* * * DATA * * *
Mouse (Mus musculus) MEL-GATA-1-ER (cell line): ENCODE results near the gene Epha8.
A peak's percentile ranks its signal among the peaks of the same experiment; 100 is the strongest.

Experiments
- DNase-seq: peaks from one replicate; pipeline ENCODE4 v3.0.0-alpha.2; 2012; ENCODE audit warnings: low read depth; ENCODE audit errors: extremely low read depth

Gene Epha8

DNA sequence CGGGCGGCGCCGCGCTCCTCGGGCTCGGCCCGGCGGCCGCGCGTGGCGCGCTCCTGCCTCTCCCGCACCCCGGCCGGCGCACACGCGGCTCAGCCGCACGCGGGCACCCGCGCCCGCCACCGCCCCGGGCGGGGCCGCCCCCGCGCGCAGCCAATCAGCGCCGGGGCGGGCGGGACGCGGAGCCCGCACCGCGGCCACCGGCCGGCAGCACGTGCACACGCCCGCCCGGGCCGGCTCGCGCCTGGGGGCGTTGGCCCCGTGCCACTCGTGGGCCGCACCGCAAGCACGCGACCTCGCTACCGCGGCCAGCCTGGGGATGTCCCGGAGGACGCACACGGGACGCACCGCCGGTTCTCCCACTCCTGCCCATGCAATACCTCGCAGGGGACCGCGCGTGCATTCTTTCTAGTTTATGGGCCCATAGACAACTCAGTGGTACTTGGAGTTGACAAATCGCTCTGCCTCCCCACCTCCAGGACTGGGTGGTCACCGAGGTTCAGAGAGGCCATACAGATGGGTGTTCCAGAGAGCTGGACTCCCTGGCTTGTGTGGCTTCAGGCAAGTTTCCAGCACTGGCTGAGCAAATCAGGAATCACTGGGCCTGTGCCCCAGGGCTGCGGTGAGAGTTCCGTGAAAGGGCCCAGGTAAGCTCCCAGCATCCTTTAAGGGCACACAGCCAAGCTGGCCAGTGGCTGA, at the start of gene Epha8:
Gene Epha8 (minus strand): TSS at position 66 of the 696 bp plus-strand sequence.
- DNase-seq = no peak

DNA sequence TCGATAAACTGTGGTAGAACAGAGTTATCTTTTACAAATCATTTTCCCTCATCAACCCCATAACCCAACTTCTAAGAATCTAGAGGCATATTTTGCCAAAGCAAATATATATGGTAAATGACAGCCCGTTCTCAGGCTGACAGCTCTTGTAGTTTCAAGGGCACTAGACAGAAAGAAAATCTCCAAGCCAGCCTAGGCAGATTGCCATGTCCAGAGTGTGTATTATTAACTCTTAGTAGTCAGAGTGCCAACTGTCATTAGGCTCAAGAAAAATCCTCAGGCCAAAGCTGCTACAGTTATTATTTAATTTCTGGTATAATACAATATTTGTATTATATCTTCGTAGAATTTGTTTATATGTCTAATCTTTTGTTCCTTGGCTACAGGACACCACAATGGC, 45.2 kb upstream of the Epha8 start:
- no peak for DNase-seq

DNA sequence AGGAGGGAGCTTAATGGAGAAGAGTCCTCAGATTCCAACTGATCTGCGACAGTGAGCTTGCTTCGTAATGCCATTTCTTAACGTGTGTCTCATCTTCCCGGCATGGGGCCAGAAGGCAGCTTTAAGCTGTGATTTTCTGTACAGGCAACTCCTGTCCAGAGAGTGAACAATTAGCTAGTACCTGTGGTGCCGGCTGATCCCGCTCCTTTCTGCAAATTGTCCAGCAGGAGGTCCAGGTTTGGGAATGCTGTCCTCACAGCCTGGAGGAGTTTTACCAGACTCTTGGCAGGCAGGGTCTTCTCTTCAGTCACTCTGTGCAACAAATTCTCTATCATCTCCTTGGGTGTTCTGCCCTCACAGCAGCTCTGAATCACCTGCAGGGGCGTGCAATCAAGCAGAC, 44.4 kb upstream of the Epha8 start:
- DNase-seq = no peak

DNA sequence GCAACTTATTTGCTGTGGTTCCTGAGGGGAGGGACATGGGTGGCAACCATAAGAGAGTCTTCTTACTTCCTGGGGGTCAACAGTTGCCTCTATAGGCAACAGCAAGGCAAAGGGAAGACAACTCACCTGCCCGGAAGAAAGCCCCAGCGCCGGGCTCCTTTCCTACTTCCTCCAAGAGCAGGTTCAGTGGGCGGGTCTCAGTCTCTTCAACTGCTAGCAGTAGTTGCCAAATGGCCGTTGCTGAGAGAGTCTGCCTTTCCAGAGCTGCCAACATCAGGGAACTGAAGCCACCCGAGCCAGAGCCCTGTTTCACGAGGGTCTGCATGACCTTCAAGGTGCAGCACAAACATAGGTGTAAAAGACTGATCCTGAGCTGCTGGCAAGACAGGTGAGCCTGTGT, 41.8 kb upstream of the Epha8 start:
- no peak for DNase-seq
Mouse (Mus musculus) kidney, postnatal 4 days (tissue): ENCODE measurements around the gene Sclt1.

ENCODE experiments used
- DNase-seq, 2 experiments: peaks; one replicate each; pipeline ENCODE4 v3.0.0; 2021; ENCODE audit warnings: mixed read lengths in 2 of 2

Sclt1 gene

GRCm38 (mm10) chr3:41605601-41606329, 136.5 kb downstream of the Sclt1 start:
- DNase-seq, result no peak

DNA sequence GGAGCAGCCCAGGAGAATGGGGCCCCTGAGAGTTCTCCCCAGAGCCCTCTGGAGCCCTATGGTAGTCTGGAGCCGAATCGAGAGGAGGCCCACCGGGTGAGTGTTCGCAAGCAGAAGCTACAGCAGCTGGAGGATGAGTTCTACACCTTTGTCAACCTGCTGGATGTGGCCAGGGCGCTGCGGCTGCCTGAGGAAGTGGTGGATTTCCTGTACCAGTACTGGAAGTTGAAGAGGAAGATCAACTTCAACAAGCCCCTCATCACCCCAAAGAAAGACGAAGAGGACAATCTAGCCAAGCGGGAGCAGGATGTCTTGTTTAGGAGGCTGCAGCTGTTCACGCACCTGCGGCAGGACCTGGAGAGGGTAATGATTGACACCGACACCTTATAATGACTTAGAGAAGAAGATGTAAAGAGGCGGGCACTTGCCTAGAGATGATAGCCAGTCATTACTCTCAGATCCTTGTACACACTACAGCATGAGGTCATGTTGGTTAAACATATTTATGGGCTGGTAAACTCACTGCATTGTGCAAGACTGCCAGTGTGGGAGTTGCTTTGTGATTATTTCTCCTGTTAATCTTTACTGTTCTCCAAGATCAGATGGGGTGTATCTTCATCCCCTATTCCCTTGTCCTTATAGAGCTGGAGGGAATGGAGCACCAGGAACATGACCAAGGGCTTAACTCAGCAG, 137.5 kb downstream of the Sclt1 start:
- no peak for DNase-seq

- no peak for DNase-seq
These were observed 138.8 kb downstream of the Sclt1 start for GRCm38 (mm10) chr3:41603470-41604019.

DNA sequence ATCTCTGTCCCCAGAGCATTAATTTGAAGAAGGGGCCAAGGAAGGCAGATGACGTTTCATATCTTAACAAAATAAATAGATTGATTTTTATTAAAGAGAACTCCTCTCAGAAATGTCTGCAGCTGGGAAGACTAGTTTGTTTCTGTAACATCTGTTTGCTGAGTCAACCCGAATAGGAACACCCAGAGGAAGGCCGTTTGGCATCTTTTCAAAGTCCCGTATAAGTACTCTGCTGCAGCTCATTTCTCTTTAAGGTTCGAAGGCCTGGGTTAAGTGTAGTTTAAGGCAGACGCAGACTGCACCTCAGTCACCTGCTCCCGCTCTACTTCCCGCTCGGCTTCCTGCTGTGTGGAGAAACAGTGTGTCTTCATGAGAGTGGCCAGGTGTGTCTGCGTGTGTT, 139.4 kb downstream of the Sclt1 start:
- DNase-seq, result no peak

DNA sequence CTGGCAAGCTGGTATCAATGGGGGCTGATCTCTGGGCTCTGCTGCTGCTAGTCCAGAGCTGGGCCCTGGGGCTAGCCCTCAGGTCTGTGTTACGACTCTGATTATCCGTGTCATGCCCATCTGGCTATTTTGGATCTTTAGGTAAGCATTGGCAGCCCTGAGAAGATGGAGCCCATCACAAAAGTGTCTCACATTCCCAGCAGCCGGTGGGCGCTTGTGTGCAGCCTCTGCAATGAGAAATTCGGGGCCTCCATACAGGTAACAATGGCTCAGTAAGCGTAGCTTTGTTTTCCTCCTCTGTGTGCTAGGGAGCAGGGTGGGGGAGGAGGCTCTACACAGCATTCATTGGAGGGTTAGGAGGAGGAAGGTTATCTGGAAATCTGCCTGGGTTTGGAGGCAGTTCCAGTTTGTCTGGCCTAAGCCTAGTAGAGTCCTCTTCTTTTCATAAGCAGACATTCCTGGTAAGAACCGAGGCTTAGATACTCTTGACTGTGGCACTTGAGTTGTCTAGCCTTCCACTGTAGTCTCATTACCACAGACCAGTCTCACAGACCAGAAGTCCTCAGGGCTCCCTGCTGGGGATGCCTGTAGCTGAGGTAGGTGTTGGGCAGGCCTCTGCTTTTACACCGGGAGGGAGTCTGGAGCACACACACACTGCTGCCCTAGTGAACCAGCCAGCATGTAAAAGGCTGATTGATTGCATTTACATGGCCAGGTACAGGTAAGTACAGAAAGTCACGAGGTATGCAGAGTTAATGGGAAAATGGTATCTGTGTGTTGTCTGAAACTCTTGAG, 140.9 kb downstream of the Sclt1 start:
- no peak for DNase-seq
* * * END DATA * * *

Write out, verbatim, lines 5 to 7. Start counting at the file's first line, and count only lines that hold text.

Gene Epha8

DNA sequence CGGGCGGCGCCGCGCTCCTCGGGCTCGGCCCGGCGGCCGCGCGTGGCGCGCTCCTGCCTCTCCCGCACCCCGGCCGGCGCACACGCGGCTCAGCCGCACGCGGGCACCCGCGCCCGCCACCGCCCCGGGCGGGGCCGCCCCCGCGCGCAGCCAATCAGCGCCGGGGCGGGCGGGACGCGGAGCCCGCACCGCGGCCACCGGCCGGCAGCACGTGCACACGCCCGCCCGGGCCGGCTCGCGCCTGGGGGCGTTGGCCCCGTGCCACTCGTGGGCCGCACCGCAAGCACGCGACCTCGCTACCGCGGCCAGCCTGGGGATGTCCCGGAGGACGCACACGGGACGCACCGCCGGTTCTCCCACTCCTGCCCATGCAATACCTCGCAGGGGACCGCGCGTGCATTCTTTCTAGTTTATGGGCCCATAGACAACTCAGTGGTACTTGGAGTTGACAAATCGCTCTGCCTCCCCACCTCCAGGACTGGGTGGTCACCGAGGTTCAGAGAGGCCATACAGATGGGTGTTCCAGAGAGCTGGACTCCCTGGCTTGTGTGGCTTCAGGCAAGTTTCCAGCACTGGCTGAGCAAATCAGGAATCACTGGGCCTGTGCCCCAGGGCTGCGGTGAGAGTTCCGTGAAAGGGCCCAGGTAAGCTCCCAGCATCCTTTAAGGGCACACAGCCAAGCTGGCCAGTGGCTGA, at the start of gene Epha8:
Gene Epha8 (minus strand): TSS at position 66 of the 696 bp plus-strand sequence.